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EURO GOVT-Two-year German yields hit 4-mth low on ECB rate bets
December 7, 2012 / 4:51 PM / 5 years ago

EURO GOVT-Two-year German yields hit 4-mth low on ECB rate bets

* Schatz yield hits lowest since August
    * Expectations rise of ECB deposit rate cut
    * More recent peripheral weakness considered a correction

    By Ana Nicolaci da Costa and Marius Zaharia
    LONDON, Dec 7 (Reuters) - German two-year bond yields dipped
to four-month lows on Friday on bets the European Central Bank
could cut interest rates further, reinforced by gloomy growth
forecasts for the euro zone's largest economy.
    Germany's Bundesbank slashed its growth outlook for next
year to 0.4 percent, down from a June forecast of 1.6 percent.
The move comes a day after the European Central Bank also cut
its growth estimates for 2013 and its president Mario Draghi
said the bank discussed negative deposit rates. 
    Some money market rates turned negative in a sign that
investors saw a deposit rate cut as more likely than previously.
 A negative rate would penalize banks for depositing
money with the ECB and, policymakers hope, force them to put
their money to work elsewhere. 
    Two-year German yields fell as low as minus
0.084 percent, their lowest since August and meaning investors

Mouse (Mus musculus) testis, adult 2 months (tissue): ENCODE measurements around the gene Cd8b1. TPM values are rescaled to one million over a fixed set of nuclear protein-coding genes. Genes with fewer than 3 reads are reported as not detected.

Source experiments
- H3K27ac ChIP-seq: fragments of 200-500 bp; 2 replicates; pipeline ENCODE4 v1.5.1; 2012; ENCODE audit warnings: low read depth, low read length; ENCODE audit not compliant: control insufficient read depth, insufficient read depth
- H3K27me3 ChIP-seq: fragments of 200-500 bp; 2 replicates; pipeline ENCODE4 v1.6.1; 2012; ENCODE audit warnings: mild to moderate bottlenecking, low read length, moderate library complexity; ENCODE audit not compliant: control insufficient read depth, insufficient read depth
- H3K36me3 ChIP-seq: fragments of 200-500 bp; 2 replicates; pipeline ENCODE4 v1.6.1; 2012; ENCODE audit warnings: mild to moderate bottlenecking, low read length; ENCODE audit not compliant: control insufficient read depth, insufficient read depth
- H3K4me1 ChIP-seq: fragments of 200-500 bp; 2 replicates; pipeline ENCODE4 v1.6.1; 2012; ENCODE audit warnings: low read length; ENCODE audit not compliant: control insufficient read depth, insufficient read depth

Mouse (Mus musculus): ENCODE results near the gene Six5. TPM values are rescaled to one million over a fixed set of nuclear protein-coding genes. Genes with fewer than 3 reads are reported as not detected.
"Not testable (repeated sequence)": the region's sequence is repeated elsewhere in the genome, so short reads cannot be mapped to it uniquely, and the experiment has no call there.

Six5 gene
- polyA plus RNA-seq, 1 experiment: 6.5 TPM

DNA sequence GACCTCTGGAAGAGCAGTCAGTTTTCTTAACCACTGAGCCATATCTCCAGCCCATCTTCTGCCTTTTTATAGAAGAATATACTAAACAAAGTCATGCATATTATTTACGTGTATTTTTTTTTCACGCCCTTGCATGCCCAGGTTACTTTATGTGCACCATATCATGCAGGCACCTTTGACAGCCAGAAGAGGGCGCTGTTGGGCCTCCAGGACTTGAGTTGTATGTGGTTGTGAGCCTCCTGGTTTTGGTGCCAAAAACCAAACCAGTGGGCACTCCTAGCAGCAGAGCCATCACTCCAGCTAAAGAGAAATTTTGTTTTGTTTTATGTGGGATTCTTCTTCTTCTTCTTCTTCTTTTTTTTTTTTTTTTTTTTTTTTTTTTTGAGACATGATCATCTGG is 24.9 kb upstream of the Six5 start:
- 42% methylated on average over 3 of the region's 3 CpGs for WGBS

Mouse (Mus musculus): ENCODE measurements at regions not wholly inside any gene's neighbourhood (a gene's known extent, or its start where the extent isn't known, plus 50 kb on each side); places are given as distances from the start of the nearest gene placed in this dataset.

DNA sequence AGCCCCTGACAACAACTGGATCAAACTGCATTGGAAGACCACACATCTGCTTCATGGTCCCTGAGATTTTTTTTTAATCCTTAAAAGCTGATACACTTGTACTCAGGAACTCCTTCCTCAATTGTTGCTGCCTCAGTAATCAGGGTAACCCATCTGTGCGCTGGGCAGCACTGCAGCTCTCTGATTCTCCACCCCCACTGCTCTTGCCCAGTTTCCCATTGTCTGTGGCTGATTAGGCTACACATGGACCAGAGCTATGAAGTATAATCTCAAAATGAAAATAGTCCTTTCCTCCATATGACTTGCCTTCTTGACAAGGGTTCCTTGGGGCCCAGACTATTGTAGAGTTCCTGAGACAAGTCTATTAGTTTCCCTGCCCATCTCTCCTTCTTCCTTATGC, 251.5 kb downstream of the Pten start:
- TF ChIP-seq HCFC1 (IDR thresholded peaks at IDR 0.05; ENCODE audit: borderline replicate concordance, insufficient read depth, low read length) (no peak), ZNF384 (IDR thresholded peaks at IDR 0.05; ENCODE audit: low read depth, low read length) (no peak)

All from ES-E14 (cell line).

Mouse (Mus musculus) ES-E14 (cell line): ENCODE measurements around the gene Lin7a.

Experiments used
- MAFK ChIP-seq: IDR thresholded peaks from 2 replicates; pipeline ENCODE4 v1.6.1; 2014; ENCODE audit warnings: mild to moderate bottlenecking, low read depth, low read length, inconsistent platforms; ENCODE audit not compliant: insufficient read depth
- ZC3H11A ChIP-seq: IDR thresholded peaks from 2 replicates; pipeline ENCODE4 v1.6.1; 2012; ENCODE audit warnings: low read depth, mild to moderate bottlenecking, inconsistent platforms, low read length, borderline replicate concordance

buying the assets are paying for the privilege of parking their
money in a safe haven. 
    "They (the ECB) wanted to open the door for a rate cut,"
said Marius Daheim, chief strategist at Bayerische Landesbank.
    "We've seen two-year yields at minus 0.1 percent earlier
this year. I guess they can fall to that level again but we
speak to clients and we ask whether they would buy German debt
at negative yields and most of them say they wouldn't."
    Ten-year German yields were flat at 1.30
percent and German Bunds settled little changed on the
day as a better-than-expected American jobs report for November
capped the upside for safe-haven bonds..   
    Nonfarm employment increased by 146,000 jobs last month, the
Labor Department said on Friday, defying expectations of a sharp
pull back related to superstorm Sandy. 
    The prospect of central bank support has led to a sharp drop
in Italian and Spanish yields in recent months, even though
neither country has asked for aid - the prerequisite for ECB
    This week investors used a disappointing Spanish auction and
political tension in Italy as an excuse to take profit on that
bond rally. Some analysts did not expect this to be the
beginning of a sharp sell-off..
    Silvio Berlusconi's centre-right People of Freedom party
pledged on Friday not to trigger a disorderly crisis that could
alarm financial markets, after the party's withdrawal of support
from Prime Minister Mario Monti put pressure on Italian debt.
    "It was quite easy to get a little bit of a correction after
the massive rally that we've had in the last month. So I think
it's just a pull-back in a bullish market and it's a buying
opportunity at this stage," David Keeble, global head of fixed
income strategy, at Credit Agricole said.
    Ten-year Italian yields were down slightly at
4.53 percent, while Spanish borrowing costs over ten years
 were flat at 5.48 percent in late European
    "We want to be in the periphery - but not huge. We think
there is going to be a little bit of a risk-on trade next year
once you get the fiscal thing sorted in the U.S.," Keeble added.
"You want to be in the short end, and you want to be in the
    U.S. budget talks aimed at reaching a deal to avert spending
cuts and tax increases to be triggered early next year

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